Ukrainian soldiers stand guard on the road from Mykolaiv to Kherson, on November 13, 2022, amid Russia's invasion of Ukraine. Photo by AFP / LEHTIKUVA

International news

The suspension of hostilities in the Russian military operation in Ukraine due to winter may last up to six months, according to The New York Times.

Rain and soft soil in late November will slow down the movement of both Ukrainian and Russian troops. Possible heavy snowfall and cold weather could also slow down operations on the battlefield, the newspaper said.

"You're already seeing the sloppy weather in Ukraine slow things down a little bit. It's getting really muddy, which makes it hard to do large-scale offensives," US Under Secretary of Defense for Policy Colin Kahl was quoted as saying by the newspaper.

Meanwhile, the conflict is expected to enter a new phase due to a forced pause in the movement of troops, the report said. The Russian military will focus on strikes against Ukrainian infrastructure.

In turn, the Ukrainian troops, as noted by Seth Jones, vice president at the US Center for Strategic and International Studies, are going to press forward with subversion attacks on Russian lines.

A US official, cited by the news outlet, said it is important for Washington to take advantage of the winter halt to increase arms supply to Kyiv.

This comes days after reports emerged that the Biden administration is "privately" encouraging Kyiv to demonstrate a readiness to negotiate with Russia, The Washington Post reported, citing people familiar with the discussions.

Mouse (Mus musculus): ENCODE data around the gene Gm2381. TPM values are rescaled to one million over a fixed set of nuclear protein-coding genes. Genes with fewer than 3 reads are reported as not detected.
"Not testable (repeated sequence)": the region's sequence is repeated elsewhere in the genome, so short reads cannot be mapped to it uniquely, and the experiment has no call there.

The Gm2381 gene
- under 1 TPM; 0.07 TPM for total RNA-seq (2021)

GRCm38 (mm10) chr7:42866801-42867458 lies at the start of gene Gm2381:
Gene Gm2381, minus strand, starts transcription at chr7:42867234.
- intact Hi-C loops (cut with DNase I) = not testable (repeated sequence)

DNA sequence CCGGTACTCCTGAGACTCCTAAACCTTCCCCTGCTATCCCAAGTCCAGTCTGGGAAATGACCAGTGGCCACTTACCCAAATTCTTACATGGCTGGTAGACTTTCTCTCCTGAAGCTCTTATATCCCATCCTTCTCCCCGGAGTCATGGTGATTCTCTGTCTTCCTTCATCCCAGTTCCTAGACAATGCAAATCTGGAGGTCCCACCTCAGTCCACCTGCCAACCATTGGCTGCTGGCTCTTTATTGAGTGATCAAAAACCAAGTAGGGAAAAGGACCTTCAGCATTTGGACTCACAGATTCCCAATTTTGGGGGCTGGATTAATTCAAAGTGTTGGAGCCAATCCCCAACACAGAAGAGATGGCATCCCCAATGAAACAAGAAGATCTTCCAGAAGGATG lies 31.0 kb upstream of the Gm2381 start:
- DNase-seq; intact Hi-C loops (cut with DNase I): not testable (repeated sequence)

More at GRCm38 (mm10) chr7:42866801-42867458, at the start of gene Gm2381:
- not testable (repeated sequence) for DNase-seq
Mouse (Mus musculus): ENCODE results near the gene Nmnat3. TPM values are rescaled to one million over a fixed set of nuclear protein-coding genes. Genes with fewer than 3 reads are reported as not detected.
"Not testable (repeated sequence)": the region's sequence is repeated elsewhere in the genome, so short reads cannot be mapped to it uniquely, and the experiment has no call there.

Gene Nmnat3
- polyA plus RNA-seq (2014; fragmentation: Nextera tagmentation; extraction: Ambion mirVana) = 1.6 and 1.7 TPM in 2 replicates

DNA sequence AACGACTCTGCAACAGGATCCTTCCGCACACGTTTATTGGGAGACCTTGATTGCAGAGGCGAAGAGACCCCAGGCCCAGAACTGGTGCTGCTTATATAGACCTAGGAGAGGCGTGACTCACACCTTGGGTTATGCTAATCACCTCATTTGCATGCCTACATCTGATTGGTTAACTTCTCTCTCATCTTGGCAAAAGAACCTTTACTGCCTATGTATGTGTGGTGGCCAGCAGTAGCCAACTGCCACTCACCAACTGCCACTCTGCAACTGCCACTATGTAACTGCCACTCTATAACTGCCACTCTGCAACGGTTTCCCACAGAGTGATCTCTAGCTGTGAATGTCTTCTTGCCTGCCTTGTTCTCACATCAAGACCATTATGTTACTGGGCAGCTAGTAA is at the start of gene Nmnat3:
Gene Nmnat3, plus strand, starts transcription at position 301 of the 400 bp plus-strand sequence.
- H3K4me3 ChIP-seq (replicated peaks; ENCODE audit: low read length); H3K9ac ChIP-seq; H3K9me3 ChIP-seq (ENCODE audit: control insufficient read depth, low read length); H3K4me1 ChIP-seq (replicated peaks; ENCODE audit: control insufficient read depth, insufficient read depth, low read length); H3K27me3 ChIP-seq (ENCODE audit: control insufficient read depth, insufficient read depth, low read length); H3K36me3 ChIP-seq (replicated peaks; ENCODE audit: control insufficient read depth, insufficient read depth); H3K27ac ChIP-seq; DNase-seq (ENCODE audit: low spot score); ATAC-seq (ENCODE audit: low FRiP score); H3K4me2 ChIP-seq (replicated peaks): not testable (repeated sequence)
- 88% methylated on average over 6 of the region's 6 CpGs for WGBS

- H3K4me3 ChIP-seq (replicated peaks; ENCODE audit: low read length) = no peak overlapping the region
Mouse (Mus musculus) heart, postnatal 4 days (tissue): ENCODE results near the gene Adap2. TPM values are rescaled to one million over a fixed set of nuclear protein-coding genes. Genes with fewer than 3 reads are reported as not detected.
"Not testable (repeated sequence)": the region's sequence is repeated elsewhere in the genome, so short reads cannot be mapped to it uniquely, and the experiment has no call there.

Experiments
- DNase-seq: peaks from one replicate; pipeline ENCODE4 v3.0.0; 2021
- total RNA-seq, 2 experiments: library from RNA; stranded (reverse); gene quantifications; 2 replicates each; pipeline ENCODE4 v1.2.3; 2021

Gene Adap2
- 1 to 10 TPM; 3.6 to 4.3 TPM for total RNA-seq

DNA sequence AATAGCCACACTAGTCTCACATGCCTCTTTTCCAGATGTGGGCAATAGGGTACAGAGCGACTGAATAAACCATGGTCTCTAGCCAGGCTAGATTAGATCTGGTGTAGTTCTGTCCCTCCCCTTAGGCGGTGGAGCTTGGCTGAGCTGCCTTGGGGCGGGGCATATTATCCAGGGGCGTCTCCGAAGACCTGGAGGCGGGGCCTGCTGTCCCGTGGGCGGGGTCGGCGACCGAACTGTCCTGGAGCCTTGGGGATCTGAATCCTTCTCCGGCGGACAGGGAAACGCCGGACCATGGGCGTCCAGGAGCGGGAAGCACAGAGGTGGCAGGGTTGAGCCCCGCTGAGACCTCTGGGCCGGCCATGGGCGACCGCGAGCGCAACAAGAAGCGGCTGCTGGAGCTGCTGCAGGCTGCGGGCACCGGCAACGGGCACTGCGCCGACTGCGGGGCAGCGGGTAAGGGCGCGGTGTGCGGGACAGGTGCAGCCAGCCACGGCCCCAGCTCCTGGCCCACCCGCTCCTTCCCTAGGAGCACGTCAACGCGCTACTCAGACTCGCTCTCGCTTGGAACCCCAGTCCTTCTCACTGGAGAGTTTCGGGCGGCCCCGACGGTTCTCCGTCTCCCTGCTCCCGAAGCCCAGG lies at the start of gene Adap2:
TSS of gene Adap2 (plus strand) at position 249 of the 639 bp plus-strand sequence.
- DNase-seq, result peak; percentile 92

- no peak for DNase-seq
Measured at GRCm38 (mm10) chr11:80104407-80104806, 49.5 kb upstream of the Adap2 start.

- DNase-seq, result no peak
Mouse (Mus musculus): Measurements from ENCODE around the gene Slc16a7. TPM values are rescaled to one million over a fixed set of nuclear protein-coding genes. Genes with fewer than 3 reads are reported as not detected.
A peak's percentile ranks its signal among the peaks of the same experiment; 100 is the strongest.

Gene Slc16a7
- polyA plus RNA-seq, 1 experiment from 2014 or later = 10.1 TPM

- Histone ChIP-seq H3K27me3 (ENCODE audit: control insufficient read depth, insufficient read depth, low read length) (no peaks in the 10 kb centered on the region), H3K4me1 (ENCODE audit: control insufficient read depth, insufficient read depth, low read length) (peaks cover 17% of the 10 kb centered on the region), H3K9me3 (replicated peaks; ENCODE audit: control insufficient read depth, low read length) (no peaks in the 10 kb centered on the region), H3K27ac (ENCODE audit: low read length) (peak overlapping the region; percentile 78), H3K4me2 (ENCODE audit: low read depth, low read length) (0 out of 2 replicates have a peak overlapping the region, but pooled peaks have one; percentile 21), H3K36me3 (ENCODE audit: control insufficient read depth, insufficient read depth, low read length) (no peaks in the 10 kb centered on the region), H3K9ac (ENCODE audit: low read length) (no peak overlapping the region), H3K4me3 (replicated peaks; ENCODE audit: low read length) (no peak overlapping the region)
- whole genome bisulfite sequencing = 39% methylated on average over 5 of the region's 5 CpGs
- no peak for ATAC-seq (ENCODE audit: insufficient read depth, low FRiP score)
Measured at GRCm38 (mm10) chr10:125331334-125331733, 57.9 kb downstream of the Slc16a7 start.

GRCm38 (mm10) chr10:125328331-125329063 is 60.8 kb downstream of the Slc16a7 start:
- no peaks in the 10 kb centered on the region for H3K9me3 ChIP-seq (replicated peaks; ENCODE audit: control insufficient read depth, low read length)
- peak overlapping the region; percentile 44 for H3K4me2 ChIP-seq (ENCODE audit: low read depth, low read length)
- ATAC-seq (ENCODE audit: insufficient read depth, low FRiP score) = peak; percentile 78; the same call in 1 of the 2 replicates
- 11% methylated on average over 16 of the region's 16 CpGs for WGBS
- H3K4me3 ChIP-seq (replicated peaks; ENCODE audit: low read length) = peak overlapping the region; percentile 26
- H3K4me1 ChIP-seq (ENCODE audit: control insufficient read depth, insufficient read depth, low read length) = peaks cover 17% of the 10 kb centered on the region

Mediation began at the end of February this year after the start of the war in Ukraine. The last round of the negotiations concluded in Istanbul on March 29. The talks have since stalled despite efforts by the United Nations.

As per the newspaper, the US does not want Ukraine to start negotiations with Russia, but, instead, aims to ensure that Kyiv has the support of other countries. "Ukraine fatigue is a real thing for some of our partners," one US official told The Washington Post.

Concerns are mounting in parts of Europe, Africa, and Latin America, as food and fuel prices are rising amid Russia's ongoing special operation in Ukraine.

Earlier in September, Russian President Vladimir Putin said that Moscow was still open to talks with Kyiv and called on Ukraine to stop the hostilities. Ukrainian President Volodymyr Zelenskyy, in turn, said that Kyiv was ready for dialogue with Moscow, but only if another president came to power in Russia.

The Kremlin responded that Moscow would wait for a change in the stance of Ukraine's current president or his successor.


Source: ANI